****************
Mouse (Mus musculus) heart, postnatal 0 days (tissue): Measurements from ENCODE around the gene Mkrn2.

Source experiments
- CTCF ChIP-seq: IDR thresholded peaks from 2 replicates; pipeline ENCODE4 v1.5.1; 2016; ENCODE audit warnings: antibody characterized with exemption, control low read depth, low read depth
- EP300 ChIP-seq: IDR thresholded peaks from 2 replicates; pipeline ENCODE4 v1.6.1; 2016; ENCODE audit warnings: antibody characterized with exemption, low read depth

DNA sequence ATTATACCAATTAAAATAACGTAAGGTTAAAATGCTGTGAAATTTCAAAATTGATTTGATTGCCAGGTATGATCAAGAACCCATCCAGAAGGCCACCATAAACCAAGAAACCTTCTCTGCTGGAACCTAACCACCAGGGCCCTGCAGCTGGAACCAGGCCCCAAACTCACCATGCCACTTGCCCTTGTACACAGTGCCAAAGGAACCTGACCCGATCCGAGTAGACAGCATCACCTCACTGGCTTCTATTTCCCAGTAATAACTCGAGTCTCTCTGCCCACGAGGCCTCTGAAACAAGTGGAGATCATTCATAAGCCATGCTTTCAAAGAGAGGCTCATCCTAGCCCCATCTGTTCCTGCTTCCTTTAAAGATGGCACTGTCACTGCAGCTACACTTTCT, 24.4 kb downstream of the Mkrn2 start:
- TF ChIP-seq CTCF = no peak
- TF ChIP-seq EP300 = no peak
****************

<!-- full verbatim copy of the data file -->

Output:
Mouse (Mus musculus) heart, postnatal 0 days (tissue): Measurements from ENCODE around the gene Mkrn2.

Source experiments
- CTCF ChIP-seq: IDR thresholded peaks from 2 replicates; pipeline ENCODE4 v1.5.1; 2016; ENCODE audit warnings: antibody characterized with exemption, control low read depth, low read depth
- EP300 ChIP-seq: IDR thresholded peaks from 2 replicates; pipeline ENCODE4 v1.6.1; 2016; ENCODE audit warnings: antibody characterized with exemption, low read depth

DNA sequence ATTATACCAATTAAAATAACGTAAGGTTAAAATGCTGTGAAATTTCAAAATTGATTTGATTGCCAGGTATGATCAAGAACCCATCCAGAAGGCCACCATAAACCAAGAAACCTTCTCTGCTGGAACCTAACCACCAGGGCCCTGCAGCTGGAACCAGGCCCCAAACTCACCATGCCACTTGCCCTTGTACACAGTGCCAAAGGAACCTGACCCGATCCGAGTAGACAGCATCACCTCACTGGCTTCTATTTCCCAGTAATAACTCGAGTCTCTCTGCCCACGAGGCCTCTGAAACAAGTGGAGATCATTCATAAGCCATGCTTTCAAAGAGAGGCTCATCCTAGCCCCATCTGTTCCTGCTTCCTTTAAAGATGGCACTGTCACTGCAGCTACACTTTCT, 24.4 kb downstream of the Mkrn2 start:
- TF ChIP-seq CTCF = no peak
- TF ChIP-seq EP300 = no peak